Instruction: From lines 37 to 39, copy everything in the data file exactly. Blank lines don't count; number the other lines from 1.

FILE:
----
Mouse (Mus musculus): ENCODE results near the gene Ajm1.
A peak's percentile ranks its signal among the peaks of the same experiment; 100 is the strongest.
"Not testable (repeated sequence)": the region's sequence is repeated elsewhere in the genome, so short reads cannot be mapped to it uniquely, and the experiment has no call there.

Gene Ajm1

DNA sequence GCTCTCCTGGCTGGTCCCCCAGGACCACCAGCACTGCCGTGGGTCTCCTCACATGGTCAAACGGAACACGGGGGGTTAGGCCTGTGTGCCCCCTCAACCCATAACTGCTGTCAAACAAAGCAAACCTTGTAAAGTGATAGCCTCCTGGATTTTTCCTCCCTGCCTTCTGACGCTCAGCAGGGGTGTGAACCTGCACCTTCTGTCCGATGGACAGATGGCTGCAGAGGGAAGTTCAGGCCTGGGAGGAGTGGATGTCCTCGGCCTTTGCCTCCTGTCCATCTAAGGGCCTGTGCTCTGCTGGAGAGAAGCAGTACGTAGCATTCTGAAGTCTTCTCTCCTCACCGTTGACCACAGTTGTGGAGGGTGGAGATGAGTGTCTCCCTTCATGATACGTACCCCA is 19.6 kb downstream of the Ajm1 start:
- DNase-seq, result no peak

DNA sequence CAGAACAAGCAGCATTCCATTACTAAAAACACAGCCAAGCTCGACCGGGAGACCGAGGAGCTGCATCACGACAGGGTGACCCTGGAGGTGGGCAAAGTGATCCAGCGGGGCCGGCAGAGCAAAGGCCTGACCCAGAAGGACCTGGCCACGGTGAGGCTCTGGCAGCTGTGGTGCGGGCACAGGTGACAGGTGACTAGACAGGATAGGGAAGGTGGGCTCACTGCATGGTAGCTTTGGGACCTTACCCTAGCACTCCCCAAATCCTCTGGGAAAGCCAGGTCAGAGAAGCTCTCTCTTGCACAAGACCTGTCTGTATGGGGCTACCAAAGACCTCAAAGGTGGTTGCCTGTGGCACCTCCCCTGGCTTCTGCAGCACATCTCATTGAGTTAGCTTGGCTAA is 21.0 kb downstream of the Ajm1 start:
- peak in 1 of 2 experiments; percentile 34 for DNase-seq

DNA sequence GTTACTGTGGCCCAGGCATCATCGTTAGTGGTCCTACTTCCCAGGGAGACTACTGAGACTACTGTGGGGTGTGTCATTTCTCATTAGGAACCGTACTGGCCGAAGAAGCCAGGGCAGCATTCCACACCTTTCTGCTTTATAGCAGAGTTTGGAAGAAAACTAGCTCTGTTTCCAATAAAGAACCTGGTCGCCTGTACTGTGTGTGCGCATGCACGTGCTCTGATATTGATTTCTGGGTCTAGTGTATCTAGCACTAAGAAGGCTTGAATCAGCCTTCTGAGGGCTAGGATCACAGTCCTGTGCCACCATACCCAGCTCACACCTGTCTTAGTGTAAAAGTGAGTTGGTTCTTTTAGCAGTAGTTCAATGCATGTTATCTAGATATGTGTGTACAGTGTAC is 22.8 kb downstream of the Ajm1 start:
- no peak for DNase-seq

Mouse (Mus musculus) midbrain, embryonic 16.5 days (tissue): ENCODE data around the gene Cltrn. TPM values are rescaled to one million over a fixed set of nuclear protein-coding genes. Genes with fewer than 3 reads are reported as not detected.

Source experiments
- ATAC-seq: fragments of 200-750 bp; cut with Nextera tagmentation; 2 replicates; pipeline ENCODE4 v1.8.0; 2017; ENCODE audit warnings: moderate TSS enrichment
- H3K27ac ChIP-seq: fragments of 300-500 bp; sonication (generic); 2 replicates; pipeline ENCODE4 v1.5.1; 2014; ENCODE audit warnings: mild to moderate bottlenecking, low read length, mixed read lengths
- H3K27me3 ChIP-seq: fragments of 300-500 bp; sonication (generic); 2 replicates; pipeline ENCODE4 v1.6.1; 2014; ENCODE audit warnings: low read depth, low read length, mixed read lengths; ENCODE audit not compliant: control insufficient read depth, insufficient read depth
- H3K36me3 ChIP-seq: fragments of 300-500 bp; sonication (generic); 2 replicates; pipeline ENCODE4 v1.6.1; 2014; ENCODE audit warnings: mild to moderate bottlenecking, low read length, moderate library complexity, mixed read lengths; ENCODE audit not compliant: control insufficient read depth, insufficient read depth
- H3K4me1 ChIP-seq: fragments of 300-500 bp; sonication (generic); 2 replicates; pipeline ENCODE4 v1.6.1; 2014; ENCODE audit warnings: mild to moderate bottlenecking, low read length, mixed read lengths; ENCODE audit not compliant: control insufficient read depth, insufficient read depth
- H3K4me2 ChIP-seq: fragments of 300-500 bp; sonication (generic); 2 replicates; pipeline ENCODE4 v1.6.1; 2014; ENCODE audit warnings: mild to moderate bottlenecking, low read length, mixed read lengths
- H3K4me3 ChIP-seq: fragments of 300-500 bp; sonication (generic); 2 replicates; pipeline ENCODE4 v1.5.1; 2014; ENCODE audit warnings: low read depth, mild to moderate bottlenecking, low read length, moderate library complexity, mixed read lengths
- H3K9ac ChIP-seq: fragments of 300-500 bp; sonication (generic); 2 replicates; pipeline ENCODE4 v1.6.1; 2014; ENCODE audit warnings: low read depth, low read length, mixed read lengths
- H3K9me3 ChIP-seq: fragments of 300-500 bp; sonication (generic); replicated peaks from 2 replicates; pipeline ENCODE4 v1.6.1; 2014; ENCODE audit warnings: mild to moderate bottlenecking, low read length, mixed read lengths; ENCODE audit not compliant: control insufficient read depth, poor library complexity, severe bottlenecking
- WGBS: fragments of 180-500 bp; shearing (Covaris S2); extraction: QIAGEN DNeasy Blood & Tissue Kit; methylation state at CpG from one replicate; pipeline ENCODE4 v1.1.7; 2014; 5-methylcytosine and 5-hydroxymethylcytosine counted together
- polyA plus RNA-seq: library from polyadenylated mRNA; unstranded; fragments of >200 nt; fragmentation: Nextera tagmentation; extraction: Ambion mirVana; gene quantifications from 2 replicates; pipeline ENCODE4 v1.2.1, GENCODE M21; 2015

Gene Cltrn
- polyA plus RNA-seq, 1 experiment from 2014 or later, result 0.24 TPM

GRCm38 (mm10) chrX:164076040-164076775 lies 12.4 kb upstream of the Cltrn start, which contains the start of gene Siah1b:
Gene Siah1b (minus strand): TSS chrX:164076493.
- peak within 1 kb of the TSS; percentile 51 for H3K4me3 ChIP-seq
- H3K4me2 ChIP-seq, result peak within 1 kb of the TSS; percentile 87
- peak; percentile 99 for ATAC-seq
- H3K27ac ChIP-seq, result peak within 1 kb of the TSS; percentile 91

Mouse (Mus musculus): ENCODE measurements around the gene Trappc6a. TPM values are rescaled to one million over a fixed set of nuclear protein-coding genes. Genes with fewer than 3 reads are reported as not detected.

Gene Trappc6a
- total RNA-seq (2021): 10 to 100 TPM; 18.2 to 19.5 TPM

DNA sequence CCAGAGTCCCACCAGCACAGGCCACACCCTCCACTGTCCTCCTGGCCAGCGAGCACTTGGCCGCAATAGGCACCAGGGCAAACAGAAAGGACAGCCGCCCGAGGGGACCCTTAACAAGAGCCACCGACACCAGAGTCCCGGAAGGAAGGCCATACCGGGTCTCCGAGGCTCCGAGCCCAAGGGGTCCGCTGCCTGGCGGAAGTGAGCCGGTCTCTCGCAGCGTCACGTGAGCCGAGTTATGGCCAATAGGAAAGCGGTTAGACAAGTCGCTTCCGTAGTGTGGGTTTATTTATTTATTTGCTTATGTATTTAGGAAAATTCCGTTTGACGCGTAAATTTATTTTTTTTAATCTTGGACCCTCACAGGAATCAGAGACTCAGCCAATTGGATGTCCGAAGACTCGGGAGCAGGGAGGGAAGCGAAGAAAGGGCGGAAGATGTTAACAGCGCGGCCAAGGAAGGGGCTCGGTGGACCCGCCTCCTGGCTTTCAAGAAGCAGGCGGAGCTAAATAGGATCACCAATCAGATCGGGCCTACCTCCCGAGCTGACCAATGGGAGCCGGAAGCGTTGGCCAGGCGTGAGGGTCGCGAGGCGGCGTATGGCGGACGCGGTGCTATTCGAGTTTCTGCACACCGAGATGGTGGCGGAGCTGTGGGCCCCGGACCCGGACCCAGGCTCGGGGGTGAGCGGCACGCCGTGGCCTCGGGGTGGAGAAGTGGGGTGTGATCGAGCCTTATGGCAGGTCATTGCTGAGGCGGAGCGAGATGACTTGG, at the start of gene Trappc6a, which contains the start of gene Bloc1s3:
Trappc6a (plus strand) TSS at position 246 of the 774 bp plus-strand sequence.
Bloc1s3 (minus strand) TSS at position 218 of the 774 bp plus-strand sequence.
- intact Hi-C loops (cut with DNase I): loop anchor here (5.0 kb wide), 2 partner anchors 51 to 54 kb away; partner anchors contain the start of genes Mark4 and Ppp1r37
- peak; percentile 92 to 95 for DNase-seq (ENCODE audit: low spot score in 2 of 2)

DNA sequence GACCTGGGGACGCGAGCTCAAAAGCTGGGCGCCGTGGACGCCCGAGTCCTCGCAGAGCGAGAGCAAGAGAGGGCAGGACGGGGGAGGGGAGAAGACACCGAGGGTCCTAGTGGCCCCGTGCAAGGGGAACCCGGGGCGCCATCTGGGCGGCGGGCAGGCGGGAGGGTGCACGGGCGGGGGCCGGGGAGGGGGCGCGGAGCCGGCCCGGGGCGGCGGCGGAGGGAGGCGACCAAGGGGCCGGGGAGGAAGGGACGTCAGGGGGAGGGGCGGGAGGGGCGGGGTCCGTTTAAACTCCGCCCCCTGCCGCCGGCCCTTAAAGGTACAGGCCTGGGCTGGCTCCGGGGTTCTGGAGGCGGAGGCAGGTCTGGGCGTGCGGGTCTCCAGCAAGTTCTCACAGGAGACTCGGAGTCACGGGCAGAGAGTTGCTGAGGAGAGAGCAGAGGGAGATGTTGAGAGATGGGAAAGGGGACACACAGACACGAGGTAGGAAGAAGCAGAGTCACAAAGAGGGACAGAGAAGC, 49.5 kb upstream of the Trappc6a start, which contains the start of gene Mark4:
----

Bloc1s3 (minus strand) TSS at position 218 of the 774 bp plus-strand sequence.
- intact Hi-C loops (cut with DNase I): loop anchor here (5.0 kb wide), 2 partner anchors 51 to 54 kb away; partner anchors contain the start of genes Mark4 and Ppp1r37
- peak; percentile 92 to 95 for DNase-seq (ENCODE audit: low spot score in 2 of 2)